You've just received an unexpectedly large veterinary bill, or maybe an animal has somehow found its way into your life. To ensure your pet's health, you need to budget for its care. Pet insurance is one of the shrewdest investments you can make.

Pets are so loyal and so low-maintenance that it's easy to forget how fragile and mortal even the strongest pets can be. Just ask the conscientious Rottweiler owner who walks her dog daily, feeds him the right food, treats him with care and kindness, and wakes up one day to find a sluggish 8-year-old companion whom subsequent tests detect is suffering from cancer. She's now faced with the prospect of amputating his leg before the cancer spreads to more vital parts of his body. It's an awful proposal to consider.

Invest in a Wellness Plan
A wellness plan – which is really just a frequent-buyer program – saves money on the treatments a conscientious pet owner would buy anyway. There's a nominal sign-up fee, then $20-25 monthly premium (depending on whether your pet is a dog or a cat, and whether it's older than six months when you enroll it.) For that you get discounted examinations, blood tests, a break on regular vaccinations and teeth cleanings that are almost worth the price of the plan on their own. The literature also boasts "unlimited" visits, which hopefully no pet owners abuse.

The largest privately owned veterinary practice in the United States operates inside one of the two largest pet store chains, and offers various types of wellness plans. It's billed as the archetypal ounce of prevention. After all, it's far better to bring your seemingly healthy pet in for a series of scheduled routine checkups than to wait for something frightening and frighteningly expensive to happen.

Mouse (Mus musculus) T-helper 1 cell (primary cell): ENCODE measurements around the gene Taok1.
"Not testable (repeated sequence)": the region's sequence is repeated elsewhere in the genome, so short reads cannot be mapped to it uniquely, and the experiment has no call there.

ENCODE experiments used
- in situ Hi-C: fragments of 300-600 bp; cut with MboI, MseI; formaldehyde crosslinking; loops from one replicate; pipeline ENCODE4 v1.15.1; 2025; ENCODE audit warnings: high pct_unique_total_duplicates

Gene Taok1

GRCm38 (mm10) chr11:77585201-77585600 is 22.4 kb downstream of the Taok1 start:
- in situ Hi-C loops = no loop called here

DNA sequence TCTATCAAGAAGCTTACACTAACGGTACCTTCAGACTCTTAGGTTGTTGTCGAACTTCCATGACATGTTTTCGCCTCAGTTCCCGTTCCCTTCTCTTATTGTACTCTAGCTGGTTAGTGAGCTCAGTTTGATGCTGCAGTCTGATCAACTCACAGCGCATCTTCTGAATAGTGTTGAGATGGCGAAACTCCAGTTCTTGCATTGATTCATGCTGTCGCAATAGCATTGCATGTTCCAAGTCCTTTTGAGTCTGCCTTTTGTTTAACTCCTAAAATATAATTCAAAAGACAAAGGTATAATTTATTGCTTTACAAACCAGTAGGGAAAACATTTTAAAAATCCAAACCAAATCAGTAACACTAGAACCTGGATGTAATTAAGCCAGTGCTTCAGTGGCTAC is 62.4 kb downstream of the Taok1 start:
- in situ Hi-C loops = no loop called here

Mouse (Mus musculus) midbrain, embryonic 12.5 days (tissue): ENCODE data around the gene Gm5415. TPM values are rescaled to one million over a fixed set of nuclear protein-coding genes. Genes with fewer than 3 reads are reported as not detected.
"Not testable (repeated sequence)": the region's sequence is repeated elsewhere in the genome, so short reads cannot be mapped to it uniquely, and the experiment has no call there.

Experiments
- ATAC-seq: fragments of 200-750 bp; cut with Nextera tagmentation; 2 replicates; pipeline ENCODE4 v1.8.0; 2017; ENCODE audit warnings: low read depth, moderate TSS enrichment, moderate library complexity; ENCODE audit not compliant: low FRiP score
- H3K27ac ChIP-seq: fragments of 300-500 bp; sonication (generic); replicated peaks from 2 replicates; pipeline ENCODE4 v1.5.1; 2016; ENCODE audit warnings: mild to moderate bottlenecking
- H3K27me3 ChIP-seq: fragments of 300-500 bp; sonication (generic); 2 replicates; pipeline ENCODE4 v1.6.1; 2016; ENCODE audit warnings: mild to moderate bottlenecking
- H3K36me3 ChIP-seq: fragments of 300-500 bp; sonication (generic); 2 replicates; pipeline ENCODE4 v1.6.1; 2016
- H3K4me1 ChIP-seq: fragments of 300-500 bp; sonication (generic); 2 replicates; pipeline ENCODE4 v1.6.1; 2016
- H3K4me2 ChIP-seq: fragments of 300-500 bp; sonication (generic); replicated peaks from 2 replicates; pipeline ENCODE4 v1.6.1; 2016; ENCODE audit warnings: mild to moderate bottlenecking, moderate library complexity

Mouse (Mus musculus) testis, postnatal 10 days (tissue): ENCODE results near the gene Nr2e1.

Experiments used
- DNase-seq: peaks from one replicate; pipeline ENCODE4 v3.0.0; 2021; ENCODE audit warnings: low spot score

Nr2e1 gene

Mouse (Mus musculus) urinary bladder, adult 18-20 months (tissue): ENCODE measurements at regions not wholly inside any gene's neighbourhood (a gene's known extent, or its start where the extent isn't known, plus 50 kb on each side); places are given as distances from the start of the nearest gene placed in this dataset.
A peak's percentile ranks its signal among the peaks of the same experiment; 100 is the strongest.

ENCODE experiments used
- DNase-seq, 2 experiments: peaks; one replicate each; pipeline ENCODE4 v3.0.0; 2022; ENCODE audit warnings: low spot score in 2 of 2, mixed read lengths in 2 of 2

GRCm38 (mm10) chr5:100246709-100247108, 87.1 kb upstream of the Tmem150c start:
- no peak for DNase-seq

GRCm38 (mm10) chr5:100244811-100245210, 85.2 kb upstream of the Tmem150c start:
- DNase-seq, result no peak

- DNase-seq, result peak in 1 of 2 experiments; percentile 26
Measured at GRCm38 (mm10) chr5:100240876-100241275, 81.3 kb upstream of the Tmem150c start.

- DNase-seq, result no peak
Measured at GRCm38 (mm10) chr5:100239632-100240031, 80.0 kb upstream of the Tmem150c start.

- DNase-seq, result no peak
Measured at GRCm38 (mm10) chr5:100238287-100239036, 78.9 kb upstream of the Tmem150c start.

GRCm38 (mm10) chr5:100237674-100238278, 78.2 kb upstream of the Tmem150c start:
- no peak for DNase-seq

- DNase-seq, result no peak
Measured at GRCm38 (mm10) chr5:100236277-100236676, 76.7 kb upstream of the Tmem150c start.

Veterinary Clinics Enjoy Profits
At this point the skeptical consumer asks, "What's in it for them?" Veterinary clinics don't stay in business by giving their services away. Even with pet wellness plans, they aren't. The clinics are still enjoying a healthy markup, and using the power of volume to earn themselves what will presumably be patients-for-life. A $25 payment, even in a month when your pet has no reason to visit the vet, is still probably going to be cheaper in the long run than an unplanned visit to a different vet.

Of course, some individual pets are healthier than others. Some breeds are predisposed to conditions that different breeds aren't. Bulldogs are susceptible to breathing problems and infections, while older domestic shorthairs succumb relatively often to chronic renal failure. That's why wellness plan providers offer plans at increased premiums for mature dogs and cats. The result is similar care for a higher price, which stems from two economic truths. First, older dogs and cats are close to death. Because such pets have shorter lifespans, the wellness plan providers have less time in which to make their money.